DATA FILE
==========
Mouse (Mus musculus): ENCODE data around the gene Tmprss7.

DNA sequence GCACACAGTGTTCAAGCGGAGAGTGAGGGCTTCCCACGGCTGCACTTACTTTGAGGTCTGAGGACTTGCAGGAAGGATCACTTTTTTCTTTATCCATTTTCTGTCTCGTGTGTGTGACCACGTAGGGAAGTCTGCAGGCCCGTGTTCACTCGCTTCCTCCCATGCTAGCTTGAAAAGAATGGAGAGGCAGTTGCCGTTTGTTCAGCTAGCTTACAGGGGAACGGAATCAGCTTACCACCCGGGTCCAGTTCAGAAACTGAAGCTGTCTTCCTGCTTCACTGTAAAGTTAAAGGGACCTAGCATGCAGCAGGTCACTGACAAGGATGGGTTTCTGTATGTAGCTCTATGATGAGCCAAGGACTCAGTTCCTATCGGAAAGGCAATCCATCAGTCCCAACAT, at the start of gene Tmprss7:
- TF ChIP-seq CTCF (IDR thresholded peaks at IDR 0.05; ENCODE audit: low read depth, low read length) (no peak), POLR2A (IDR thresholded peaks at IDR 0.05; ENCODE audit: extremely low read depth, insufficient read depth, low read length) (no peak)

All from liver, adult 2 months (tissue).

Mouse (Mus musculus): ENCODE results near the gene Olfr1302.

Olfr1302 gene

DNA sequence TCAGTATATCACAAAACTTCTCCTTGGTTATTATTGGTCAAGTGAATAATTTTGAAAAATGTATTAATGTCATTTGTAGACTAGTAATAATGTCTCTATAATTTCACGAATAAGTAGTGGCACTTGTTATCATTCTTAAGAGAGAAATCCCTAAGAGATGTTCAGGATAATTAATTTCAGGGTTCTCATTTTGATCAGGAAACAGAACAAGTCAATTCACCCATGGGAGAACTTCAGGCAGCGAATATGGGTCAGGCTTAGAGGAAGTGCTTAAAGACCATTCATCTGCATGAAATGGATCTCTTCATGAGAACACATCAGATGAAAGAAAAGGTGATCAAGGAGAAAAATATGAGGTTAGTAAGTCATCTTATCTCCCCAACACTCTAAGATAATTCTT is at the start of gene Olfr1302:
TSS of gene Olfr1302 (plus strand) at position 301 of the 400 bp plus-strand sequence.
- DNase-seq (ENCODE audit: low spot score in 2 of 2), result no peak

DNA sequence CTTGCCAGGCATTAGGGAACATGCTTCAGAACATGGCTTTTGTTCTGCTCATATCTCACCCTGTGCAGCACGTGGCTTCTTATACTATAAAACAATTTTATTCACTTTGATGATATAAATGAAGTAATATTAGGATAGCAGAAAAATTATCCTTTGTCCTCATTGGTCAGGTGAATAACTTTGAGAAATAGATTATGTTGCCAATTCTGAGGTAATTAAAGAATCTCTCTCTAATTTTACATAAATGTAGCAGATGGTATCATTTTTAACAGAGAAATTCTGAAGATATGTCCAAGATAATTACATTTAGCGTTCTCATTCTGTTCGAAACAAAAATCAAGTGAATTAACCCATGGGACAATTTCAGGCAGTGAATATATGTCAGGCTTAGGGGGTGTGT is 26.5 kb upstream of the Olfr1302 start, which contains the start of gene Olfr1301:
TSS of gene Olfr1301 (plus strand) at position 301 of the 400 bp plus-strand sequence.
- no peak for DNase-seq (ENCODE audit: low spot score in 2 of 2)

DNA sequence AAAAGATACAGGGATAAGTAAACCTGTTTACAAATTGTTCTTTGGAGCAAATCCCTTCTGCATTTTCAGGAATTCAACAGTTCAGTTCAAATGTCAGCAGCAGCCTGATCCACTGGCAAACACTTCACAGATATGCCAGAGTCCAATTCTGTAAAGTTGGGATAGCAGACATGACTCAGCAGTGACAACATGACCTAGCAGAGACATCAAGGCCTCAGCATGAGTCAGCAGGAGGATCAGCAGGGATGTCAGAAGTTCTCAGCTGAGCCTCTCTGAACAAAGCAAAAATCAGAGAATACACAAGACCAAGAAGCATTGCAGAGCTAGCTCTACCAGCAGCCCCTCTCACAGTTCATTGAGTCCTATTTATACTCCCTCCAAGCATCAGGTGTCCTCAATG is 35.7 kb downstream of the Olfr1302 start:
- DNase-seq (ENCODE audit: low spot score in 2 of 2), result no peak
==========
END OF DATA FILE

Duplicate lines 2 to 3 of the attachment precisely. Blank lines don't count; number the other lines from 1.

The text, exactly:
DNA sequence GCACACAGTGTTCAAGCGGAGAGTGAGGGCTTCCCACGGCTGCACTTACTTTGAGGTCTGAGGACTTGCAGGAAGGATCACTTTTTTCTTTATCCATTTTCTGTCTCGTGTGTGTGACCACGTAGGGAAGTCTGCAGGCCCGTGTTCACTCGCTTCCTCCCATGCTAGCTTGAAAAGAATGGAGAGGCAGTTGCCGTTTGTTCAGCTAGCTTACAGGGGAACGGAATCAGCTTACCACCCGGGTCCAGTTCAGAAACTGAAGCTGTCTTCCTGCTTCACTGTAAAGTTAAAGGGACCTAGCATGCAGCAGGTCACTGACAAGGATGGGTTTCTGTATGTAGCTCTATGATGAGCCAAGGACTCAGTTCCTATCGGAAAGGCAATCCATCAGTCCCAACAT, at the start of gene Tmprss7:
- TF ChIP-seq CTCF (IDR thresholded peaks at IDR 0.05; ENCODE audit: low read depth, low read length) (no peak), POLR2A (IDR thresholded peaks at IDR 0.05; ENCODE audit: extremely low read depth, insufficient read depth, low read length) (no peak)